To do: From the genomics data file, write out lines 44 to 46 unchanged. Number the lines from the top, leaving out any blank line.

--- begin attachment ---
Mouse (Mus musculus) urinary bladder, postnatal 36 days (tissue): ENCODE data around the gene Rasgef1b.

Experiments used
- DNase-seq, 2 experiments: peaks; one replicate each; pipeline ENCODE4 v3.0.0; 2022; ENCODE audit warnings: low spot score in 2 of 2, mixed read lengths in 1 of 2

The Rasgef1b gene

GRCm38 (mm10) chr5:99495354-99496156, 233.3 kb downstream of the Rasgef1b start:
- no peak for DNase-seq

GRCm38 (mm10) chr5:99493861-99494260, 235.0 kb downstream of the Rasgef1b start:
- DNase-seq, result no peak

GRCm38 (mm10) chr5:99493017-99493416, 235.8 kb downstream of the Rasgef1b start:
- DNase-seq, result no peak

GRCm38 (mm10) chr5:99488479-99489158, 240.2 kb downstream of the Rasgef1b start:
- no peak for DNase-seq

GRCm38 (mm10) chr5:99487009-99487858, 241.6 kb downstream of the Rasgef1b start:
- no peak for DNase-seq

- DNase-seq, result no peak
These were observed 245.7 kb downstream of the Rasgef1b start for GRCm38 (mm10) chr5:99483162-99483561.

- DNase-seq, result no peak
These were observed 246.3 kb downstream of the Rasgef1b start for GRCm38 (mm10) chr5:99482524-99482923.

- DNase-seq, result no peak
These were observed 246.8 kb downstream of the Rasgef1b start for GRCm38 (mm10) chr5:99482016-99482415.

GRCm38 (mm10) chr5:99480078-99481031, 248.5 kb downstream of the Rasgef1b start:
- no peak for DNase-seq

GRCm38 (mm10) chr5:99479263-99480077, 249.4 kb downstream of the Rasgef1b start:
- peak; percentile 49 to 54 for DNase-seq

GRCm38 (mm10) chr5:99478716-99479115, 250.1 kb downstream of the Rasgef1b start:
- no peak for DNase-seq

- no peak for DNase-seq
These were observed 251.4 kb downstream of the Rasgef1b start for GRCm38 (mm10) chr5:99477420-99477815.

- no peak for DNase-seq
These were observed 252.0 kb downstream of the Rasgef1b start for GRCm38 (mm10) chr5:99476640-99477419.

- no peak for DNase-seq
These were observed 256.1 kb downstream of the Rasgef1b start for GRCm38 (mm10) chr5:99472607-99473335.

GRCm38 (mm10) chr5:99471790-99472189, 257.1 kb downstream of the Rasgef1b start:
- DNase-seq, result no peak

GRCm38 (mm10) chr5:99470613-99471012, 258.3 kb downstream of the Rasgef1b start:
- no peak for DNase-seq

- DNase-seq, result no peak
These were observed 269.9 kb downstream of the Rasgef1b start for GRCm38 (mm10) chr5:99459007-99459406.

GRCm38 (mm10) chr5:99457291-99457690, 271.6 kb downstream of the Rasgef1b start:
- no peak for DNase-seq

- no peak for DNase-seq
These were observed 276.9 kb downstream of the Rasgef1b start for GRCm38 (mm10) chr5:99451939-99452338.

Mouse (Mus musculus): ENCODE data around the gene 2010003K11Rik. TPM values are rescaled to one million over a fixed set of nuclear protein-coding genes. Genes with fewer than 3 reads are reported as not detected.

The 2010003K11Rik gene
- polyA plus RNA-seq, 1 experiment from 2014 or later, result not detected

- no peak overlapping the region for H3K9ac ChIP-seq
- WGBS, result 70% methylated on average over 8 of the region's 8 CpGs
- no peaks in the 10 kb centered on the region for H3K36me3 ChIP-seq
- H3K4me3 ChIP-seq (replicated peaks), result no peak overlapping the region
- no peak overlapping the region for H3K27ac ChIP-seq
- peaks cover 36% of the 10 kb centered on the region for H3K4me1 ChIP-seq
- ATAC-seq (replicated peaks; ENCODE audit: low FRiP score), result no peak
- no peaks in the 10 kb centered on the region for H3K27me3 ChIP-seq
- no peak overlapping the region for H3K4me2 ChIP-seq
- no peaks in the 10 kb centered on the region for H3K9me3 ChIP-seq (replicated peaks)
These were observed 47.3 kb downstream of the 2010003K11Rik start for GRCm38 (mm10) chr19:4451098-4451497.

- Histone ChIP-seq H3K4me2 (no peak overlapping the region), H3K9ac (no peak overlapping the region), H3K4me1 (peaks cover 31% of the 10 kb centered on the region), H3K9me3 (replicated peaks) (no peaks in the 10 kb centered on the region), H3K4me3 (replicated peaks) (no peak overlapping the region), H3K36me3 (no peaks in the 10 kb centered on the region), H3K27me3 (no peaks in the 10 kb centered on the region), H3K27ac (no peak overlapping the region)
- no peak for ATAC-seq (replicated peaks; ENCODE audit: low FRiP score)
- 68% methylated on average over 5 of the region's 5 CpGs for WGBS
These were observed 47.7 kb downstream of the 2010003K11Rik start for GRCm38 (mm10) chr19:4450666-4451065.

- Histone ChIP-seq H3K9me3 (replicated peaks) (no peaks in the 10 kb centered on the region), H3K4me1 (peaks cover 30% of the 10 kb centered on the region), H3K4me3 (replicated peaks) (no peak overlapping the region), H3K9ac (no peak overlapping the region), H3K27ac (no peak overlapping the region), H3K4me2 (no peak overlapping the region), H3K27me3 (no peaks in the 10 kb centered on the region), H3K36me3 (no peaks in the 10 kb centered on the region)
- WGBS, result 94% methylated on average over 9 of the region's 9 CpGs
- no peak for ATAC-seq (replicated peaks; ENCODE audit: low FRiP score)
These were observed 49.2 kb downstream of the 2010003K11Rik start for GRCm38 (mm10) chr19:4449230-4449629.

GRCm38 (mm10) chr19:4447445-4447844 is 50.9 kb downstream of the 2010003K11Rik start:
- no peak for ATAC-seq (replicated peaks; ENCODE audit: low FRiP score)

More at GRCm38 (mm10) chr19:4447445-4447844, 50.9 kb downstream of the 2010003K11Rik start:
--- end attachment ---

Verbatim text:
The 2010003K11Rik gene
- polyA plus RNA-seq, 1 experiment from 2014 or later, result not detected

- no peak overlapping the region for H3K9ac ChIP-seq